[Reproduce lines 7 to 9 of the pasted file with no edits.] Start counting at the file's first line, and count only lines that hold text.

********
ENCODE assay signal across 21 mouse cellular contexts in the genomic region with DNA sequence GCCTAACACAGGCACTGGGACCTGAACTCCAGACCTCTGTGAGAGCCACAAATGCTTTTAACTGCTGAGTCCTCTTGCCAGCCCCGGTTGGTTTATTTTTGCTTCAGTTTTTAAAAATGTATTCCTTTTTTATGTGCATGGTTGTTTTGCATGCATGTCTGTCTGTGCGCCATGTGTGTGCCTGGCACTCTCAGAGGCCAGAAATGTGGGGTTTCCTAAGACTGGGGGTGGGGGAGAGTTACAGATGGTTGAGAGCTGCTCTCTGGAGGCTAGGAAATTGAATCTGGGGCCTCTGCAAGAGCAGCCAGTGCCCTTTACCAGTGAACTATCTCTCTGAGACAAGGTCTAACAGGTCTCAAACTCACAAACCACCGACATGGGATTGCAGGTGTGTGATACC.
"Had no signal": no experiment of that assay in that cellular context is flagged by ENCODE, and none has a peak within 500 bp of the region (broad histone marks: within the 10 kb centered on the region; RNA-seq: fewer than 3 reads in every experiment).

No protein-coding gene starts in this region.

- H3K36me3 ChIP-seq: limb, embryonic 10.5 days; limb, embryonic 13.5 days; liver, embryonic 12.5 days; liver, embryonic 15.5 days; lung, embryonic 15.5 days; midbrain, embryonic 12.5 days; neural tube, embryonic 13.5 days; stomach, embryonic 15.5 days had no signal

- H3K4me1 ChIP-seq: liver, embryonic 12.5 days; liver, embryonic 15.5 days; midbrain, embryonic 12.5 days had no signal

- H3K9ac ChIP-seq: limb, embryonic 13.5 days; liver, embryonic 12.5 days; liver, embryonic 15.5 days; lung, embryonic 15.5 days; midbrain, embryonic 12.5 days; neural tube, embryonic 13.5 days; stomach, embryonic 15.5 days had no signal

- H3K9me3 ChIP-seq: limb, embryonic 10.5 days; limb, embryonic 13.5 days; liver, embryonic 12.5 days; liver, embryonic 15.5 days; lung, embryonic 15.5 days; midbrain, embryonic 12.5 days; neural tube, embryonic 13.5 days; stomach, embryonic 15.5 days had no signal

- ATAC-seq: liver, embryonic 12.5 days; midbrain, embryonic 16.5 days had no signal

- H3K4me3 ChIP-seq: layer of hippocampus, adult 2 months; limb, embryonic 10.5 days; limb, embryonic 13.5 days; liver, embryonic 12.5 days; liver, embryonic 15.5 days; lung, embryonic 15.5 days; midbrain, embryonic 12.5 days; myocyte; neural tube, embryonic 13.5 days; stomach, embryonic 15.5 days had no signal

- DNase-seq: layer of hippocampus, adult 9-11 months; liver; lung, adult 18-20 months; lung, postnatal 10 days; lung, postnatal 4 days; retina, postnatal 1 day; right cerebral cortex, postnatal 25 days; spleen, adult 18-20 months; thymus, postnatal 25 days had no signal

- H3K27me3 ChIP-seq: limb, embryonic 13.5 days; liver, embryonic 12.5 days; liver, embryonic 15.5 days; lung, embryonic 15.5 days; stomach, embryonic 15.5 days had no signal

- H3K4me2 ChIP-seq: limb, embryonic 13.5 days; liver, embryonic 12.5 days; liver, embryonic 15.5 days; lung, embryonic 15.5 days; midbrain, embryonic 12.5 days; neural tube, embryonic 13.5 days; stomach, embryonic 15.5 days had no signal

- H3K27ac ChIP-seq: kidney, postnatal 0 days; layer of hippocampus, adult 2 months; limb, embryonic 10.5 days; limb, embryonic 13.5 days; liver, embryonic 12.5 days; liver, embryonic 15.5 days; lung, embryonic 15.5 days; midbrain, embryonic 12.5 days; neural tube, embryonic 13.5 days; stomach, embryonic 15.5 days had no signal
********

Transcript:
- H3K9me3 ChIP-seq: limb, embryonic 10.5 days; limb, embryonic 13.5 days; liver, embryonic 12.5 days; liver, embryonic 15.5 days; lung, embryonic 15.5 days; midbrain, embryonic 12.5 days; neural tube, embryonic 13.5 days; stomach, embryonic 15.5 days had no signal

- ATAC-seq: liver, embryonic 12.5 days; midbrain, embryonic 16.5 days had no signal

- H3K4me3 ChIP-seq: layer of hippocampus, adult 2 months; limb, embryonic 10.5 days; limb, embryonic 13.5 days; liver, embryonic 12.5 days; liver, embryonic 15.5 days; lung, embryonic 15.5 days; midbrain, embryonic 12.5 days; myocyte; neural tube, embryonic 13.5 days; stomach, embryonic 15.5 days had no signal